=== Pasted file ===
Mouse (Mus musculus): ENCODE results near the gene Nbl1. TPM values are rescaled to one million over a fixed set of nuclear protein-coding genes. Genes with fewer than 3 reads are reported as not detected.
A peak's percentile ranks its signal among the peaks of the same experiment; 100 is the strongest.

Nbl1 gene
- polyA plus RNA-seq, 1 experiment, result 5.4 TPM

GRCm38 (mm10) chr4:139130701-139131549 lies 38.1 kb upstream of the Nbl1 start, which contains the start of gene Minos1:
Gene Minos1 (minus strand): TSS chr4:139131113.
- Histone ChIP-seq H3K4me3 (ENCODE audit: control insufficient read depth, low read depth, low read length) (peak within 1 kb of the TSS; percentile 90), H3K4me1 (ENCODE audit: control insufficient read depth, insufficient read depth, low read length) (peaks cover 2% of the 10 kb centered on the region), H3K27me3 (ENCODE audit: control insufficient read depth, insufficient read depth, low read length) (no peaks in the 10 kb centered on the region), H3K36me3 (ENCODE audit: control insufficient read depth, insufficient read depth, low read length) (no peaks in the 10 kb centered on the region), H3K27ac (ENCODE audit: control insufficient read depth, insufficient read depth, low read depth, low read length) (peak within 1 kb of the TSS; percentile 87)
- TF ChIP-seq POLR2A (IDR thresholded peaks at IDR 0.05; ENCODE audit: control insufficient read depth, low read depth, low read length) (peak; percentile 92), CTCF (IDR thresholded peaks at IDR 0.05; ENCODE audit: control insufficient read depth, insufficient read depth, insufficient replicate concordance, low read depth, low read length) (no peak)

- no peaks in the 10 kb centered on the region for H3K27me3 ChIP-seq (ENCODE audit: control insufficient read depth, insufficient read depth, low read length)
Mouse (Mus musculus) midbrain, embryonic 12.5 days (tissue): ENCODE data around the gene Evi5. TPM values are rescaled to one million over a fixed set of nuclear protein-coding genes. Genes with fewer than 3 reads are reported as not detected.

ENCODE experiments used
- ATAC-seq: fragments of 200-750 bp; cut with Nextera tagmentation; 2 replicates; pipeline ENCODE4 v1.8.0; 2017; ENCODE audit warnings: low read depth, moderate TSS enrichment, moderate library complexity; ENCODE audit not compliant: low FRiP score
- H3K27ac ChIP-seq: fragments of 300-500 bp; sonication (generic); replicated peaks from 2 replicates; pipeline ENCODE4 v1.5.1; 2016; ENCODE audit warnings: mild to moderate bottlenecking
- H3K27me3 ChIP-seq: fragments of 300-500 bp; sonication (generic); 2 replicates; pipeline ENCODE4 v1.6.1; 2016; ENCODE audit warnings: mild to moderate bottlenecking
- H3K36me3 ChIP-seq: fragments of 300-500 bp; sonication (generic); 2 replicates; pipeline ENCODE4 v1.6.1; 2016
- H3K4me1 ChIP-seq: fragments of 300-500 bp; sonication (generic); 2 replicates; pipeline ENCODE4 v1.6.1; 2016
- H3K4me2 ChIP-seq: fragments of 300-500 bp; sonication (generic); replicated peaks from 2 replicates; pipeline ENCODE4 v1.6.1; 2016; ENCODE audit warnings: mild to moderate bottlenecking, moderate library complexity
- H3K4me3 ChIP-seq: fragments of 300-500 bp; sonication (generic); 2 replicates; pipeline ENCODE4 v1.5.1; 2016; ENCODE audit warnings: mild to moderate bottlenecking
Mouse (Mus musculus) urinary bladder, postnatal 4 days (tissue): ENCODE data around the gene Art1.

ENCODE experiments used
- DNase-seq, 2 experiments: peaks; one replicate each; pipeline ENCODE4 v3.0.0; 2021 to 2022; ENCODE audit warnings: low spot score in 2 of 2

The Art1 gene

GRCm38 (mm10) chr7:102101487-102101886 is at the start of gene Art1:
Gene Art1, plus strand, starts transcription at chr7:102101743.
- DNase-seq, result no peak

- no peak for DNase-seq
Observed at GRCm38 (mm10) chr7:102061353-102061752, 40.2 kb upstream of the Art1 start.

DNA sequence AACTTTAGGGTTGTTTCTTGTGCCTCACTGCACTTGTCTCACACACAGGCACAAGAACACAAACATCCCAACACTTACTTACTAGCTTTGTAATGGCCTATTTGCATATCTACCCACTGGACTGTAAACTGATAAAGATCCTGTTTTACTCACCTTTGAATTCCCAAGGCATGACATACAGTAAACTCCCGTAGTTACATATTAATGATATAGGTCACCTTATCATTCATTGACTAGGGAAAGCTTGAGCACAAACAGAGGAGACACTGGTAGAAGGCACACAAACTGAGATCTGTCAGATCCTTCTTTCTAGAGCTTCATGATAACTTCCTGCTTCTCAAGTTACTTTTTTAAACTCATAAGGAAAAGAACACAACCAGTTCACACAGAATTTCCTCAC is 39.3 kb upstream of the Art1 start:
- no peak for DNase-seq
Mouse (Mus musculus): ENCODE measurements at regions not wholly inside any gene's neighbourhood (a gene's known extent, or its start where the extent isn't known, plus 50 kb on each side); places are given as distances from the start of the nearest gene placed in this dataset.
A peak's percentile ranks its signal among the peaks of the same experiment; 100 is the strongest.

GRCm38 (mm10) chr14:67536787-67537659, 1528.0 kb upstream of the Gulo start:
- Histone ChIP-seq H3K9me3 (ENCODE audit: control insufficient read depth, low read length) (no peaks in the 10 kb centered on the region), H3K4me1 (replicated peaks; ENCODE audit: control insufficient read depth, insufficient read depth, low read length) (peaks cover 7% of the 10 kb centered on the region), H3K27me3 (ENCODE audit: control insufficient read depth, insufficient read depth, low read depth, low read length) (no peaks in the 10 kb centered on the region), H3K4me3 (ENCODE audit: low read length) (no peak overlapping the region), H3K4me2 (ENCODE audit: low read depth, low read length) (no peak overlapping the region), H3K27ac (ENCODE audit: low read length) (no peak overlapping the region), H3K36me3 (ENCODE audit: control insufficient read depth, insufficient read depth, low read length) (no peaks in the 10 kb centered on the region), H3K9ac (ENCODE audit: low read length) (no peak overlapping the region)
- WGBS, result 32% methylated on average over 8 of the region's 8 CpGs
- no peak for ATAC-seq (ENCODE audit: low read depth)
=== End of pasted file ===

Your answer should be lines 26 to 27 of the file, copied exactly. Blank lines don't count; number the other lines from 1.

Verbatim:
- no peak for DNase-seq
Observed at GRCm38 (mm10) chr7:102061353-102061752, 40.2 kb upstream of the Art1 start.